It's no secret that many folks in church remember as much from the "kid's talk" as they do from the sermon on a Sunday morning.

To a degree, this makes perfect sense.
By design, they are meant to be simple, focussed, memorable messages.

This morning I explained how God draws us to Himself and the obstacle of sin via two Thomas the Tank Engine trains held together by magnets.

Last week I spoke about John 3:16 using the framed square of carpet I proposed to my wife on.

Approximately 40 times a year I need to do a children's address in church, and, the vast majority of the time I'll look for some kind of prop to help me get my point across.

I wonder, how much would it assist aspiring preachers to be "forced" to give a years worth of "kid's talks" in order for them to see the beauty of simple illustrations, stories and points?

If every preacher spent a season, and I'm aware that many already do by default, having to look around for something applicable to their sermonette, how much better would "adult" preaching become?

Thursday, March 19, 2015

The secret sauce of small group leading

In the past I've lead lots of small groups to discuss the bible.

Including mixed years.
As single gender groups.
For teens.
For young adults.
On camps.
At youth groups.
At after-school groups.
In cafes.
During church services.

This Friday, for the first time in a long time, I'll be leading a small group.

With my awesome youth group leaders taking over this week, leaving me relatively in the dark as to what's going on and not giving the talk, I'll be with a group of rowdy junior boys.

So, I figure I should share my secret sauce for effective small group contribution.

In short, don't give the quick, smart or loud ones a chance to always answer first.

In fact, for most questions, they should have one of two disclaimers.

Either, the kids should chat to their neighbour about the answer to the question first and share what you came up with.

Or, they should be given a set amount of time - say ten seconds - to think about their answer and write something down.

Once one of these avenues have been used, then you can open the floor to contributions.

This way, the quick, smart and loud don't dominate the discussion or swamp others thoughts with their input.

Tuesday, March 17, 2015


Whenever I'm involved in a public event, I'll make sure that I wear my "work clothes."

Subsequently, I've written that I'm a pants man and there'll be some people at church who've never seen me without long pants, covered shoes and a button up or collared shirt.

But there's another, relatively hidden, apparel choice I make every workday.

I wear two shirts.

No matter if I'm wearing a polo or button up shirt, I'll always have another shirt underneath.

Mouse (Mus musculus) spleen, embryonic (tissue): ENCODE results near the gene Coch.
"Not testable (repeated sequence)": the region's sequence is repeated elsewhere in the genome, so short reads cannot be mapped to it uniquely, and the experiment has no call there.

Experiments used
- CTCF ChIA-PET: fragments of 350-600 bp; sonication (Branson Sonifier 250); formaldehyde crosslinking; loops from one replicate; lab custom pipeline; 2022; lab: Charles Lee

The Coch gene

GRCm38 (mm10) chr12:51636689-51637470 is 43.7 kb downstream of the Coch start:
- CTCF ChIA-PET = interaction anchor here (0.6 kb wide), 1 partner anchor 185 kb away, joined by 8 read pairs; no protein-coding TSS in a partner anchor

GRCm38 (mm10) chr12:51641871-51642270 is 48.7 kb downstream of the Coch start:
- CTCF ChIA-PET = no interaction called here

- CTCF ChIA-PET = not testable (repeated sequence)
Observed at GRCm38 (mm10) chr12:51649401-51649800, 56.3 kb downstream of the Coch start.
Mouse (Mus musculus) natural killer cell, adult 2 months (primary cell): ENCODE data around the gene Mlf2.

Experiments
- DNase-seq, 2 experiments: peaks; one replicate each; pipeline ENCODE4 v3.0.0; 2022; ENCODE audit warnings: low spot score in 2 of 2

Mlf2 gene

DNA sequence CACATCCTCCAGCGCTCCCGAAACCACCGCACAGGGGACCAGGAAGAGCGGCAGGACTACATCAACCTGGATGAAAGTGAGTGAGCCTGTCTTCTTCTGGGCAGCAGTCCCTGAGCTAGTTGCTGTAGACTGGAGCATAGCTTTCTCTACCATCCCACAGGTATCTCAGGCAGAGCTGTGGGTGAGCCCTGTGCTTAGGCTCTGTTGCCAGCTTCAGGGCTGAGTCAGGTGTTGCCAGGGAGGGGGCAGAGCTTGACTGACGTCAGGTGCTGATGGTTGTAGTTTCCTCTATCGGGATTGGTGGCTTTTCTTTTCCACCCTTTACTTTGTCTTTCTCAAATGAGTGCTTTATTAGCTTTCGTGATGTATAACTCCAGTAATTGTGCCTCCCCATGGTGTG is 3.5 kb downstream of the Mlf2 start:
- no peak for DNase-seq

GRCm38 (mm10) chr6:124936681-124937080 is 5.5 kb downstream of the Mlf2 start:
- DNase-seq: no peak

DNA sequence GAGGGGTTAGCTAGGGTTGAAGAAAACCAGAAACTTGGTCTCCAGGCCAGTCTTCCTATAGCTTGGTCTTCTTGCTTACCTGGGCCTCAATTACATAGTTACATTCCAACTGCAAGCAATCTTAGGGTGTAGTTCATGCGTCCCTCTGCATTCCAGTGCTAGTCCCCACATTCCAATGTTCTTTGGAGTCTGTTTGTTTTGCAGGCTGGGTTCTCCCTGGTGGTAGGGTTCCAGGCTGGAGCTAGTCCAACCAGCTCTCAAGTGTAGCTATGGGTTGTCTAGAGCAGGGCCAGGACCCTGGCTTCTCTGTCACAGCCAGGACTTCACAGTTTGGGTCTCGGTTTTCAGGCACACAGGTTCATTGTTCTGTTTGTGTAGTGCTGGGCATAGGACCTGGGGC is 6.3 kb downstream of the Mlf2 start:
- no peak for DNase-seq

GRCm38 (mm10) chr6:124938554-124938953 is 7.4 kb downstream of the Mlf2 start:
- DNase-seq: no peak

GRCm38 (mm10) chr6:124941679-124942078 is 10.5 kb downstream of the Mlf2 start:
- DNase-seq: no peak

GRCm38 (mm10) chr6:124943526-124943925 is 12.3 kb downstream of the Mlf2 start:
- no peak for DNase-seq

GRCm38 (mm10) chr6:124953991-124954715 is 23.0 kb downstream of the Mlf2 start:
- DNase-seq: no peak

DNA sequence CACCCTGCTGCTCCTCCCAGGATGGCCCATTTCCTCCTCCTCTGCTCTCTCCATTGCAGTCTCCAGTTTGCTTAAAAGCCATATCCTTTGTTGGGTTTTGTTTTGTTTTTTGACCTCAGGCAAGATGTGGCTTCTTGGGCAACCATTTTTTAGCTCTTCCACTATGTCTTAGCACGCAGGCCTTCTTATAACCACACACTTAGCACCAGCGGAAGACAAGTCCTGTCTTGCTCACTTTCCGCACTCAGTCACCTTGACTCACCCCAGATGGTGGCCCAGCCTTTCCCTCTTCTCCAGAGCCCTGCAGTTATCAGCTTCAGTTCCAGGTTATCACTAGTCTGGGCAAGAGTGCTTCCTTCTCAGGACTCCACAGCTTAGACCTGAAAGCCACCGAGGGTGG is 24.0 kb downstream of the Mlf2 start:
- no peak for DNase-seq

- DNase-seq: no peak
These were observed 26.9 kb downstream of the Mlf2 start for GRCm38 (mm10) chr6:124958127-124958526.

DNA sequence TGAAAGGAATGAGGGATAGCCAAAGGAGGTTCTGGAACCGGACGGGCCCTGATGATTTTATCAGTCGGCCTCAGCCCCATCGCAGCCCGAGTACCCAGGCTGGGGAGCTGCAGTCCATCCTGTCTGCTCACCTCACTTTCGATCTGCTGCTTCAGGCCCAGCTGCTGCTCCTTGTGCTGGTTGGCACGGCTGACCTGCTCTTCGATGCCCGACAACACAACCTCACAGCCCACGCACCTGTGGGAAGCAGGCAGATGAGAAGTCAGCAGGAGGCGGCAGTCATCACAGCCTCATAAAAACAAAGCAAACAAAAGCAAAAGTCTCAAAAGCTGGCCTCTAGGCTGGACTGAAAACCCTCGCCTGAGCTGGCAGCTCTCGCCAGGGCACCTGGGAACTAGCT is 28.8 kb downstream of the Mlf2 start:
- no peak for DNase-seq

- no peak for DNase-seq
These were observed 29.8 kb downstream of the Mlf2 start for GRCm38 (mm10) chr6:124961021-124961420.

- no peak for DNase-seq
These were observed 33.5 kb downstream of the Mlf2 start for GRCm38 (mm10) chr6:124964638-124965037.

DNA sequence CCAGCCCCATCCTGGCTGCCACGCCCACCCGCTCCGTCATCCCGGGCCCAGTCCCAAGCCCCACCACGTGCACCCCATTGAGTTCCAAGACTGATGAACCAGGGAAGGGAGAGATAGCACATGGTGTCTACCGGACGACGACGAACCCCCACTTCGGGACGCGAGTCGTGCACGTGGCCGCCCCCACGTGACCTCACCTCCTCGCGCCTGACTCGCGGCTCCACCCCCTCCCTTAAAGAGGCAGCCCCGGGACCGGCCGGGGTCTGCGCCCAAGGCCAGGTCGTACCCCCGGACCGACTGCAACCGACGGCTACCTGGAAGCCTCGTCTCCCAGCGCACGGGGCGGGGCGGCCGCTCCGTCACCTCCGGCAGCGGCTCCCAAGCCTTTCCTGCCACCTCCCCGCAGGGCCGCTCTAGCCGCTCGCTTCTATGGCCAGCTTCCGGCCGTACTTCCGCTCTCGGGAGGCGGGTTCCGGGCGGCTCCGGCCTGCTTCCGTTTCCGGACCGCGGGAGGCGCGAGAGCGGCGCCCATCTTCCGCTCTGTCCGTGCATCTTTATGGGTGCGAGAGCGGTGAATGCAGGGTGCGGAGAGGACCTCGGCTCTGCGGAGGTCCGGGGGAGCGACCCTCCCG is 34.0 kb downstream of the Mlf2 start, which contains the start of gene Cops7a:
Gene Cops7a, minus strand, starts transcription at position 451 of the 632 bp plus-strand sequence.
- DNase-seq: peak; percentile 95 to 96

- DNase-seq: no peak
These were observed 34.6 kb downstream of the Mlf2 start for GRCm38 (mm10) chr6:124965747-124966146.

First, within reason, double-shirting cancels out the need to wear jumpers.

Second, the button up shirts I wear are always open and, thankfully, I don't have to rely on them having all the buttons.

Third, it allows you to do something physical - like stacking chairs between services, setting up for the children's ministry activity or "up-skilling" at a game - and avoiding falling victim of BSMS.

Big Sweaty Man Syndrome.

By double-shirting, you gain an extra layer to either remove whilst doing labour-intensive work or absorb the body-cooling results.

Sunday, March 15, 2015

Should I flirt with the oldies at church?

I flirt at church.


I've mentioned flirting and ministry previously here, but this is not what I speak of now...

No, my flirting sounds like the following...

How old are you... what? 35?
Do you need sugar? No, of course, you're sweet enough.
Oh, you can't be her grandmother, you must be sisters!

I admit it.
I flirt with the oldies at church.

Last night, whilst "helping serve" at an event, I used the line about sugar more than a dozen times.

Each time it was responded with a smile and a cheeky laugh.

But, do the same questions about flirting not apply just because those who are being flirted with are senior citizens?

If I openly flirted with someone in their twenties or thirties I would be legitimately wandering into troublesome ground...

But when I Googled "Should I flirt with the oldies at church?" I got no definitive answers.

So, with the danger of being the sole authority on this topic on the Internet...
I think it's fine.

If delivered with good-natured cheek. Otherwise it's borderline creepy.

Friday, March 13, 2015

Balancing your buckets

I'd be an insensitive idiot to suggest that those who work in churches are under equal stress as doctors, nurses, counsellors, the police or first responders. They face situations which I would crack under and do an awesome job nonetheless.

But in ministry, you do get the privilege to walk alongside people.

Messy people.
Hurting people.
And everyone, inevitably, gets a season.

Over time, without a break, the pressure can take a toll.

For everyone, including those in ministry, has a number of internal buckets they carry.
A bucket for emotional health.
A bucket for physical wellbeing.
A bucket for spiritual welfare.
A bucket for relational strength.

Sometimes, your buckets will be unbalanced.

You'll feel overwhelmed.
You'll be worn down.
You'll feel spiritually dry.
You'll get a growing feeling of apathy towards others.

It's at these times you'll be in danger of burnout - physical or emotional - or compassion fatigue.

For, once you're bucket is unbalanced - with your or another's issues - then you aren't in a healthy position to help someone else.

This is why holidays, particularly pre-emptive holidays, matter.

Time away gives those in ministry a chance to evaluate, if not empty, some of their buckets and allows them space to be able to help others with theirs.